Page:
1.4) Five key issues kept recurring at the 2004 NPT Preparatory Committee meeting as states looked towards 2005: noncompliance; implementation; nuclear disarmament; security assurances; and safeguards and verification.
1.5) Everyone expects the 2005 Review Conference to be difficult and divided. Though the prospect of a conflict-ridden conference worries some, others consider the NPT review process to be increasingly irrelevant. While the reciprocal norms and principles inherent in the NPT-based nonproliferation regime appear increasingly vulnerable, US-led initiatives such as the Proliferation Security Initiative (PSI) and UNSC resolution 1540 are intended to strengthen national and international implementation and policing of nonproliferation obligations and policies, with the primary purpose of preventing nonstate actors and aspirant or “rogue” states from getting access to nuclear (and other WMD) materials. Though both initiatives are generally welcomed now, the fact that neither mentions implementing the disarmament obligations of states parties has raised fears among some NNWS that the major powers intend to pursue one-sided anti-proliferation policies while reviving and modernising their own arsenals.
2. Decisions already in hand for continuing to manufacture UK nuclear weapons
2.1) The UK government has recently undertaken ambitious planning to upgrade the Atomic Weapons Establishment (AWE) Aldermaston with, among other things, new laboratories, laser and hydrodynamics facilities. Although the previous contract was not due to expire, a further 25 year contract worth over £5 billion was signed with Aldermaston’s management consortium that includes US arms manufacturers Lockheed Martin and British Nuclear Fuels Ltd (BNFL).
2.2 The AWE plans and decisions indicate that Britain is enhancing its capabilities for sub-critical and inertial confinement fusion testing at Aldermaston and preparing to intensify research and development activities. Such enhancements are not required for the safety of Trident warheads or for decommissioning and would enable existing warheads to be modified. Notwithstanding the enhanced laboratory testing facilities, most experts believe that the MoD would not be confident about deploying a new warhead that had been developed without full testing. Nuclear explosive testing is currently prohibited under the CTBT, which Britain signed in 1996 and ratified together with France in 1998.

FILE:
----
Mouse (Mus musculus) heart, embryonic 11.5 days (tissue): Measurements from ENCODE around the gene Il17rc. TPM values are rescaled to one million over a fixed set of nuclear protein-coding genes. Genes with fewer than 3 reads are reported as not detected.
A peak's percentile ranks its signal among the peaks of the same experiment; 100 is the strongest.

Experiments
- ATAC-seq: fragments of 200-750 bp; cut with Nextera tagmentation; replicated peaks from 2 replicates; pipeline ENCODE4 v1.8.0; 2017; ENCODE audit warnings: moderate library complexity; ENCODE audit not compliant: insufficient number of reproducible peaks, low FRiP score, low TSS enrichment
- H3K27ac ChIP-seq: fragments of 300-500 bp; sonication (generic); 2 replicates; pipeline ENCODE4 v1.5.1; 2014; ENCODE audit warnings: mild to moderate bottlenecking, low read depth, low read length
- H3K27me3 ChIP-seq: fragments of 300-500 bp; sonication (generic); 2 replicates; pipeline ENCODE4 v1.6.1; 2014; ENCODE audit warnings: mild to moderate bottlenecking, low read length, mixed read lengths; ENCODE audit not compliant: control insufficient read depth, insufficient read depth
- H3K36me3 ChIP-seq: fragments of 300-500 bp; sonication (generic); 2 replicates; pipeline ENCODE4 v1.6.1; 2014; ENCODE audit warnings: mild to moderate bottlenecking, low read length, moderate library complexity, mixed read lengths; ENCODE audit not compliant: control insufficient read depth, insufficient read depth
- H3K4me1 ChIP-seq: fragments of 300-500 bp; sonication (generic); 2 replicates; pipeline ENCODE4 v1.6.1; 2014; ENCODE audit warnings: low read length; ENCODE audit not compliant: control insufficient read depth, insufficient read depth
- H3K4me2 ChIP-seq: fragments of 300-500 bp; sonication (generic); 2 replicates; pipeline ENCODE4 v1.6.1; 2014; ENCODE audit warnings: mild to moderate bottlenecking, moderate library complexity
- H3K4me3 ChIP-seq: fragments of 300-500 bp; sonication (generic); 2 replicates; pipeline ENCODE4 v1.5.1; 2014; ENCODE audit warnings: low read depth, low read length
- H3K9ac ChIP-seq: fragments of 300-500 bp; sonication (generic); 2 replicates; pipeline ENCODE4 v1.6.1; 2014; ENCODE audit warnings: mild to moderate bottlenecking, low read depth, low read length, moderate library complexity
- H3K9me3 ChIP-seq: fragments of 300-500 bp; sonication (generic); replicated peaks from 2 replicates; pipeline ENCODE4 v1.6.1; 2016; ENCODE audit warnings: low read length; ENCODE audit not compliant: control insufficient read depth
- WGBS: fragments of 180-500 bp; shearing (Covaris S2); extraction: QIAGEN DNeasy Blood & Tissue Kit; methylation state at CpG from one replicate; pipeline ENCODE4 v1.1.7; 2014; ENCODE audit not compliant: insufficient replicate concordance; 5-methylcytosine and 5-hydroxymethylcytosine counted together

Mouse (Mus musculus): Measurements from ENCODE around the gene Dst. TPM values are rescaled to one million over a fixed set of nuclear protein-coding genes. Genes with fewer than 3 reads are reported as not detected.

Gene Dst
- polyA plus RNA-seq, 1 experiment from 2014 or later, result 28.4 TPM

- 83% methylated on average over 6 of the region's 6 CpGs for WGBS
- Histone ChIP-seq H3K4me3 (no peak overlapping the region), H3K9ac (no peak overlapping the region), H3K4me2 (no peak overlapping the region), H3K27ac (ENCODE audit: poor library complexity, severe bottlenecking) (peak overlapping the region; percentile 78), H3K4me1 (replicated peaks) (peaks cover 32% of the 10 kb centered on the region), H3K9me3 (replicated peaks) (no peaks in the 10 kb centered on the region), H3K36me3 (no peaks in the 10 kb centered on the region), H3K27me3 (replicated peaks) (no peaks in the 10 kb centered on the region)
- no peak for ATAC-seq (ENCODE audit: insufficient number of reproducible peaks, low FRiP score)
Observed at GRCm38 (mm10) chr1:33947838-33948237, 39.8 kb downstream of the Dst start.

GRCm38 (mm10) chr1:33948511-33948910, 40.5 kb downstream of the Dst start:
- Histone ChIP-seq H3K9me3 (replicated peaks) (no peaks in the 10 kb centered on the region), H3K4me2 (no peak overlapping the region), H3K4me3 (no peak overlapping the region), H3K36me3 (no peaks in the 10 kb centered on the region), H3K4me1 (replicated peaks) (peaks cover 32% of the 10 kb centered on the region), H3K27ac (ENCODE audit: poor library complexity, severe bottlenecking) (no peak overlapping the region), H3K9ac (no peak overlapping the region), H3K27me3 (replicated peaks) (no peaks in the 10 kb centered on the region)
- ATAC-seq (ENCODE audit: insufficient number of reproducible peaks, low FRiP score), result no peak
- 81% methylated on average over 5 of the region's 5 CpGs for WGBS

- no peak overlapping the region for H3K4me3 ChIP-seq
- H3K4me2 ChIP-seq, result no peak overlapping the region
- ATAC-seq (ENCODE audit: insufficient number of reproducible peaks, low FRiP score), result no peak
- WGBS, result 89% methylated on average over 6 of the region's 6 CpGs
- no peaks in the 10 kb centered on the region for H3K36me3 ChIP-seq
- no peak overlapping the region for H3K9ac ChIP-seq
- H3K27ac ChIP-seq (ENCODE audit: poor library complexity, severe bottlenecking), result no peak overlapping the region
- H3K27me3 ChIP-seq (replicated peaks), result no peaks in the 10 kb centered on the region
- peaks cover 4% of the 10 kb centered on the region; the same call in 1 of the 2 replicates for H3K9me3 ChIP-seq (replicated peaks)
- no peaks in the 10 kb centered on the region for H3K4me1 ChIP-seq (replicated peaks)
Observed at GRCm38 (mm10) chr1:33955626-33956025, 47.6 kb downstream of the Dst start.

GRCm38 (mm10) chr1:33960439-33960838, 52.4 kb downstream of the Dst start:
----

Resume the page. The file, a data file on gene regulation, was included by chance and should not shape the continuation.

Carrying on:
2.3) This year HMG also took steps to renew the 1958 Mutual Defence Agreement for Cooperation on the Uses of Atomic Energy for Mutual Defense Purposes (MDA) through December 31, 2014. After being presented to Congress on June 14, 2004, the MDA was renewed by the United States on November 16 without requiring Congressional action. Despite attempts by British MPs to get a parliamentary debate, renewal has probably now been nodded through by Britain as well.
3. Continuing US-UK nuclear cooperation: incompatible with the NPT and UK interests
At the request of the Acronym Institute, BASIC and Peacerights, Rabinder Singh QC and Professor Christine Chinkin of Matrix Chambers provided an assessment of the MDA’s legal position, particularly in relation to the NPT and international legal obligations. Among other things the Matrix assessment concluded that: “It is strongly arguable that the renewal of the Mutual Defence Agreement is in breach of the Nuclear Non-Proliferation Treaty.”[para 2] Singh and Chinkin also argued that the MDA was necessary principally for “improving the UK’s state of training and operational readiness …[and] atomic weapon design, development or fabrication capability” which implied “continuation and indeed enhancement of the nuclear programme, not progress towards its discontinuation” [para 39]. As such, the MDA clearly contravenes the essential object and purposes of the NPT, which enshrines clear obligations to nuclear disarmament. [Discussion and full text of the legal advice can be found at www.acronym.org.uk/dd78]